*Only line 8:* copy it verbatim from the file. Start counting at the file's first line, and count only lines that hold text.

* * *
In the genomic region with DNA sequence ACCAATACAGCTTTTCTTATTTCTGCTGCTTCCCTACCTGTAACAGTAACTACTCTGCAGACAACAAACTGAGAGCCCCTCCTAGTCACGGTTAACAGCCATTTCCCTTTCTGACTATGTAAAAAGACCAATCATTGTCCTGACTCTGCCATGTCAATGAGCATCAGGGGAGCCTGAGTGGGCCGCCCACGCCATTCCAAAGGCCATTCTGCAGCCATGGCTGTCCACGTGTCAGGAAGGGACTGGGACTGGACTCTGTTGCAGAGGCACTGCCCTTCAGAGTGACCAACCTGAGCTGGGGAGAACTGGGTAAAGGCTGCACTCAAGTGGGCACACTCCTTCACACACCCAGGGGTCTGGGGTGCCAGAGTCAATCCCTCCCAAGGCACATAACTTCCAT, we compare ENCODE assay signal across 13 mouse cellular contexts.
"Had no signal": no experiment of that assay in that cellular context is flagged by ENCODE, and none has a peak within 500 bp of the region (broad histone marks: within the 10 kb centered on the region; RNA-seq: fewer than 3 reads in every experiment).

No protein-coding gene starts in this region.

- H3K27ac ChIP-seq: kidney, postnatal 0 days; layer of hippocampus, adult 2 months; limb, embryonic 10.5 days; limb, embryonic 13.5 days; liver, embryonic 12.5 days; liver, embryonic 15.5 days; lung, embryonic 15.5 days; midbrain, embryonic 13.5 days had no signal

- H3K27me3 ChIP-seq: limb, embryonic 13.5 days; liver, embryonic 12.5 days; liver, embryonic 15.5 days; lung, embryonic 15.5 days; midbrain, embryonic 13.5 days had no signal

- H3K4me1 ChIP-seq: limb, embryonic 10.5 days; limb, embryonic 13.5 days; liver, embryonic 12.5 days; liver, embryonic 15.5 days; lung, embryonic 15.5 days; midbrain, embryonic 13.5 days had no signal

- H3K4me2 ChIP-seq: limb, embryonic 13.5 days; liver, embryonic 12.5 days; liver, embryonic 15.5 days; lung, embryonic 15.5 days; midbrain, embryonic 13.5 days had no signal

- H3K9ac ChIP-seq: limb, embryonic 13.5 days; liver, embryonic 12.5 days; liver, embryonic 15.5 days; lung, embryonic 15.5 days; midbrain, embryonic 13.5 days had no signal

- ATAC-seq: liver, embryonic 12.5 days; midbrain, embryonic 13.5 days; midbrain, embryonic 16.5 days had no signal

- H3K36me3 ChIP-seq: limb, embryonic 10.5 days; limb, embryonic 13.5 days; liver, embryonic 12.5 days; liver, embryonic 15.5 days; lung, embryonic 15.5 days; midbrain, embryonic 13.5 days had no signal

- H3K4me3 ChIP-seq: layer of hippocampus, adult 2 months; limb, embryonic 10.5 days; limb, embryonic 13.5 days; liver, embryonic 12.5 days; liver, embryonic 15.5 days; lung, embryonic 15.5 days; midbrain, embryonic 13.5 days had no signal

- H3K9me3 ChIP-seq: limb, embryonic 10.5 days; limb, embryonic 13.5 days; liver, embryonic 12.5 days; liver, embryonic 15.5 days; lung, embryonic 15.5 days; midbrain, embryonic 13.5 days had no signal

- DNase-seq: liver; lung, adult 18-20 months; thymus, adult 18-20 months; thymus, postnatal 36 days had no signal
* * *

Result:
- H3K9ac ChIP-seq: limb, embryonic 13.5 days; liver, embryonic 12.5 days; liver, embryonic 15.5 days; lung, embryonic 15.5 days; midbrain, embryonic 13.5 days had no signal